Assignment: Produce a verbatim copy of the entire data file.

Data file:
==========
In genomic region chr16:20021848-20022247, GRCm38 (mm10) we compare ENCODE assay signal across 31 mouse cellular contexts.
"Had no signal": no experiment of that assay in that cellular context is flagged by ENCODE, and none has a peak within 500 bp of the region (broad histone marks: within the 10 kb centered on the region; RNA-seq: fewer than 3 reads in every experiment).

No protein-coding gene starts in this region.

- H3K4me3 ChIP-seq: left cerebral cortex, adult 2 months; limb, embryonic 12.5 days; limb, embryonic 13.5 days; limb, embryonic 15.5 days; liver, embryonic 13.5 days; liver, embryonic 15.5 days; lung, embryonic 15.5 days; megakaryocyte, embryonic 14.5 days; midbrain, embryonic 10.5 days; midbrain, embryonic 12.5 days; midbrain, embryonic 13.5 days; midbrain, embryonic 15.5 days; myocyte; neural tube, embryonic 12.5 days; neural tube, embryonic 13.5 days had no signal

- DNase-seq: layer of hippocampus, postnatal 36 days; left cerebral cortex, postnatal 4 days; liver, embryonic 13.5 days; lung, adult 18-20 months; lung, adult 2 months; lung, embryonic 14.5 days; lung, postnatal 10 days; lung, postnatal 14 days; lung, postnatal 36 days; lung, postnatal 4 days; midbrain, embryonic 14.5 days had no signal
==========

In genomic region chr16:20021848-20022247, GRCm38 (mm10) we compare ENCODE assay signal across 31 mouse cellular contexts.
"Had no signal": no experiment of that assay in that cellular context is flagged by ENCODE, and none has a peak within 500 bp of the region (broad histone marks: within the 10 kb centered on the region; RNA-seq: fewer than 3 reads in every experiment).

No protein-coding gene starts in this region.

- H3K4me3 ChIP-seq: left cerebral cortex, adult 2 months; limb, embryonic 12.5 days; limb, embryonic 13.5 days; limb, embryonic 15.5 days; liver, embryonic 13.5 days; liver, embryonic 15.5 days; lung, embryonic 15.5 days; megakaryocyte, embryonic 14.5 days; midbrain, embryonic 10.5 days; midbrain, embryonic 12.5 days; midbrain, embryonic 13.5 days; midbrain, embryonic 15.5 days; myocyte; neural tube, embryonic 12.5 days; neural tube, embryonic 13.5 days had no signal

- DNase-seq: layer of hippocampus, postnatal 36 days; left cerebral cortex, postnatal 4 days; liver, embryonic 13.5 days; lung, adult 18-20 months; lung, adult 2 months; lung, embryonic 14.5 days; lung, postnatal 10 days; lung, postnatal 14 days; lung, postnatal 36 days; lung, postnatal 4 days; midbrain, embryonic 14.5 days had no signal